On any given Wednesday outside the Salvation Army building in Tampa Heights, scores of homeless men and women lean against the fence or gather in small groups shouting hellos and quietly chatting. They talk about trying to find day labor. They talk about where they're headed next.
A man in a worn green jacket walks from group to group freely, carrying a leather-bound planner. He tells the homeless his name — Lee Hoffman — and offers information about getting off the streets.
On a recent day, Hoffman approached a man he had helped find housing, lightly haranguing him for the way he was dressed. He told the man that it's easier to stay off the streets if you look like you don't belong there.
He offered to help the man find the right agencies to get an identification card.
On small scraps of paper Hoffman wrote his new cell phone number and handed it out.
The scene has become a trademark for Hoffman, who is becoming an outspoken advocate for the homeless in local circles. He lives in North Tampa but catches rides or takes the bus downtown at least three times a week to help where they congregate.
He has no food or housing to give, but he does have firsthand knowledge of their struggle. He tells the homeless that he understands what they're going through. Not long ago, he had to hustle every day. Just like them.
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Hoffman's trip from a life of habitual arrests to homeless advocacy started in February 2007.
For years he lived the life of a hardened biker, says Hoffman, 49. In and out of prison, his rap sheet was long and his temper was hot. His arrests include charges of larceny, theft, possession of cocaine and probation violations, according to law enforcement records.
He says he became homeless in 2005 after coming home to find his wife with another man and beating him up. Assault charges were dropped, although he says a restraining order wasn't.
He stayed at friends' houses but soon wore out his welcome. He slept under an overpass and then in an abandoned apartment. He worked as a maintenance man for a while but soon encountered more trials and became fed up with the life he lived.
Then, last year, he says God called upon him to become a street preacher. Hoffman, who had been arrested less than a month earlier, walked into New Beginnings of Tampa, where he had met members of the church and been exposed to their teachings, and asked for a job as a minister. Leaders hired him in exchange for housing.
"If you would've told me then that I'd be doing this, I would say, 'What? You're smoking some good dope I'd like to get a hold of,' " Hoffman said.
At New Beginnings, near the University area, church leaders helped Hoffman to control his temper and shake his dependency on drugs.
Soon, he was helping other church members feed the homeless on weekends near an Army/Navy surplus store on Tampa Street.
The church's pastor, Tom Atchison, brought Hoffman with him to speak about homelessness before city, county and state officials. They pushed for a voice mail system and IDs for the homeless to make it easier for them to find jobs and help.
"He was very articulate," Atchison said. "We would go down to City Council or to the county commissioners. We would both speak, but he seemed to have a charismatic ability to really reach them."
For many, Hoffman served as an example of the type of success he was trying to sell — staying off the streets and gaining the respect of other advocates.
Hoffman has since left New Beginnings and now lives in transitional housing in North Tampa run by Gregory Lockett, a former pastor at New Beginnings. To support himself, Hoffman does odd jobs, such as carpentry.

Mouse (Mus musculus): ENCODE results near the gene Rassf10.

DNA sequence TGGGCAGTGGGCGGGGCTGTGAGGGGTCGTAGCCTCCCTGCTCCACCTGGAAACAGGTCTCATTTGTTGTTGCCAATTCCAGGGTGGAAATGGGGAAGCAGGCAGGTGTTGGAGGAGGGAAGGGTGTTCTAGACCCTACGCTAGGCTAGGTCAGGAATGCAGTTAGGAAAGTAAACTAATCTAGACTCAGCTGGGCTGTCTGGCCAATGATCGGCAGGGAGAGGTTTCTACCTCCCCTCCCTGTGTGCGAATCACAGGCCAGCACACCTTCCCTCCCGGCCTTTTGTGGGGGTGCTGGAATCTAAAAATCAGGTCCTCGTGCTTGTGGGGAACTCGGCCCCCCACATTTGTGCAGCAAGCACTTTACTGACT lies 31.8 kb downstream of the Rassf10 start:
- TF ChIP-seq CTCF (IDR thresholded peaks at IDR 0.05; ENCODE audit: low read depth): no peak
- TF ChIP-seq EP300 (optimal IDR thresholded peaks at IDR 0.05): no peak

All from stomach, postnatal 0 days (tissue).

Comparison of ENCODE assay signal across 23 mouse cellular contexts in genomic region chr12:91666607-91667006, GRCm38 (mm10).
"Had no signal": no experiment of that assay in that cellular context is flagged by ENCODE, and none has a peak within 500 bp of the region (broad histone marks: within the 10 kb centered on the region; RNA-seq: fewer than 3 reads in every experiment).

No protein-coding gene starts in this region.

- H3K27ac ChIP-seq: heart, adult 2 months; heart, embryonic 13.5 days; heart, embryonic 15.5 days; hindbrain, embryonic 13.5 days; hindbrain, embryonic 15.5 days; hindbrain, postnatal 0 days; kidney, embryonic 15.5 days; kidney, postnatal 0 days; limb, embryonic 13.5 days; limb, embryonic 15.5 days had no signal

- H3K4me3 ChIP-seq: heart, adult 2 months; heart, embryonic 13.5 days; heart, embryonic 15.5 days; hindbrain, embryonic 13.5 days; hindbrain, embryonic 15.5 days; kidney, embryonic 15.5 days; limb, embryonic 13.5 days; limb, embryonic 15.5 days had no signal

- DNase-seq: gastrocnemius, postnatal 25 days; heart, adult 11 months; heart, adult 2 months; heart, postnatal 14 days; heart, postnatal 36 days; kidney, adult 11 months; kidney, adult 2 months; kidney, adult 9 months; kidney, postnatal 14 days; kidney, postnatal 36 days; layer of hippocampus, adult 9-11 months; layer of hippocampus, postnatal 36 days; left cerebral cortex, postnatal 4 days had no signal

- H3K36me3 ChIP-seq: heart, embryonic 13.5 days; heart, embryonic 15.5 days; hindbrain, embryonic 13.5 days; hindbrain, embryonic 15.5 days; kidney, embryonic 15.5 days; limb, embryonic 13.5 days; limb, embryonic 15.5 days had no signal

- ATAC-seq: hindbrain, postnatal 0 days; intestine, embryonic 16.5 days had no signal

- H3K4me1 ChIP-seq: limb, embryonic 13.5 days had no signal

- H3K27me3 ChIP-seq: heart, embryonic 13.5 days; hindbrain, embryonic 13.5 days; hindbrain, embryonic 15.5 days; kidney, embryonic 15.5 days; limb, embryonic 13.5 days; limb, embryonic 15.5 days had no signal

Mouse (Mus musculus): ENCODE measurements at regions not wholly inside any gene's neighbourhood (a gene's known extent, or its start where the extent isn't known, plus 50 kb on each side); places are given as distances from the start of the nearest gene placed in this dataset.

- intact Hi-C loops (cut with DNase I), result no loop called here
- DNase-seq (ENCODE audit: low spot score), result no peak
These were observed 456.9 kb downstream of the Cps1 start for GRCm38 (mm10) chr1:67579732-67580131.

"I'm impressed and proud of him and want to see him go farther," Lockett said. "We butted heads at first, but he's doing very well."
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Back in Tampa Heights, Hoffman arrives at the weekly free lunch next to the surplus store. As he walks through the crowd, people recognize him. "God bless you, brother!" some shout.
After they finish eating, Hoffman stands up to preach.
His message is simple. He tells the people to focus on their small daily accomplishments, to focus on the positive.
"Preach it, preacher!" a bald man with a long black and gray beard yells during the sermon.
"He inspires hope, and I think one of the biggest, hardest battles we have to get people off the street is giving them hope, direction and vision," said Atchison.
Because of his connection with the homeless, Hoffman notices need when others don't.
For instance, he saw more than 100 homeless people eating without tables or chairs during a weekly event at Hyde Park United Methodist, where various churches collaborate to feed them. They would listen to a sermon sitting on the ground. They ate meals sitting on curbs.
He called Atchison. They loaded up a truck and brought tables and chairs to the next dinner.
Estelle Wolfman, a coordinator for the Crossing Church who helps with the event, says Hoffman is helpful.
"If we hear someone is in need in a certain area, we will bring Lee in on it," Wolfman said. "He knows the routines. He knows the shelters. He relates to them, having been there."
Hoffman has met with area churches and the Hillsborough County Homeless Coalition, offering his advice and contacts. He constantly networks, adding to his "magic list" of more than 230 agencies offering services for the down and out.
He was recognized last month by the Homeless Coalition, receiving the Homeless Hero award. He appreciated the recognition but says he doesn't serve the homeless for accolades.
"Don't be proud of me; be proud of what I can do for God," Hoffman said. "It's all about getting these guys help."
Joshua Neiderer can be reached at firstname.lastname@example.org or (813) 226-3374.